Kindly sponsored by
The Roy Overland Charitable Trust
Richard B. Figlar & Julian Sutton (2022)
Figlar, R.B. & Sutton, J. (2022), 'Magnolia caveana' from the website Trees and Shrubs Online (treesandshrubsonline.
Large evergreen tree to 30–40 m tall, 40–60 cm dbh; young branchlets stout, becoming dark purplish, 5–10 mm diameter; buds covered with copper- or ginger-coloured pubescence, all other parts of the plant glabrous. Leaves often produced in false-whorls at branch tips, leathery, glossy dark green above, pale greyish beneath, obovate to elliptic or elliptic-oblong, (13–)17–25 × 5–7(–9) cm; base cuneate, apex shortly acuminate; midrib impressed above, secondary veins 13–17 pairs, reticulation distinct both sides; petioles 2–3 cm long, stipular scar 40–80% the length of the petiole. Flowers ~10 cm across when open flat, tepals 9–12, outer 3 sometimes tinged red outside, inner tepals white and slight smaller than outer tepals. Fruits ovoid, red when ripe, 6–9 cm long; carpels narrowly elliptic with apices short-beaked to 3 mm; fruiting peduncle ~1–2 cm long. Fruiting Sep-Oct (China). (Xia, Liu & Nooteboom 2008; Chen & Nooteboom 1993; King 1891).
Distribution Myanmar China Xizang, Yunnan India Assam, Arunachal Pradesh, Meghalaya, Nagaland, Manipur
Habitat Evergreen broadleaf forests, 1400–2400 m.
USDA Hardiness Zone 9
RHS Hardiness Rating H3
Conservation status Data deficient (DD)
Still very much an experimental prospect for the mildest parts of our area, the evergreen foliage of this manglietia, flushed bronze when young, and its ginger-hairy terminal buds are proving attractive.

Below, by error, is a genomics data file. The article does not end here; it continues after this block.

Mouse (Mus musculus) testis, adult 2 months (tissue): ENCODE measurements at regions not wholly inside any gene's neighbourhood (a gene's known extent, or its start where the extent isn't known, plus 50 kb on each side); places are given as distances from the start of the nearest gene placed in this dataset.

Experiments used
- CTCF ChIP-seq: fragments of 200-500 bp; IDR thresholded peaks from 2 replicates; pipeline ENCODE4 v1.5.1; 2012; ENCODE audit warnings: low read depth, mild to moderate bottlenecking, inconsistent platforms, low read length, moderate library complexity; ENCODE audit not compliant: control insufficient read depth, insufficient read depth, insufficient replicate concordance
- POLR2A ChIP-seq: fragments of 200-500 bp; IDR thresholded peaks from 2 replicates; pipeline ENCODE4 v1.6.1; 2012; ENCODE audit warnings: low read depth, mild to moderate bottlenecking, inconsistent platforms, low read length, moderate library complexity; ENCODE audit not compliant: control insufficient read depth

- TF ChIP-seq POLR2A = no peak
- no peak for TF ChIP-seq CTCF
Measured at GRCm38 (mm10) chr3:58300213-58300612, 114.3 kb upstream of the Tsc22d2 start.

Magnolia caveana has a wide range in the Sino-Himalayan region. It was first described from the Indian end of the range during the colonial period (Hooker & Thomson 1855); the specific epithet commemorates G.N. Cave, a British army officer and ‘indefatigable horticulturalist’ (Hooker 1854) whose field knowledge helped Hooker’s botanical explorations. Nick Macer’s 2013 collections from Manipur, India at around 2,000 m (NJM 13.037 and 13.044) were initially thought to be the first introduction to the West; seedlings have been offered in Europe by Pan-Global Plants (2021). Plants from this collection at Tregrehan have not yet flowered (T. Hudson pers. comm. 2022). However, an earlier introduction by Tom Hudson from the Yunnan/Myanmar border, previously thought to represent M. conifera var. chingii, has since been provisionally identified as M. caveana. Plants from that collection are growing very well and flowering in Cornwall. One of several at Tregrehan, planted in 1995, had reached 11 m × 87 cm by 2014; another from this stock at Caerhays Castle measured 10 m × 79 cm in 2016 (The Tree Register 2021). Just how widely this species can be grown on the Atlantic fringe of Europe, in the American Southeast and Pacific Northwest remains to be seen.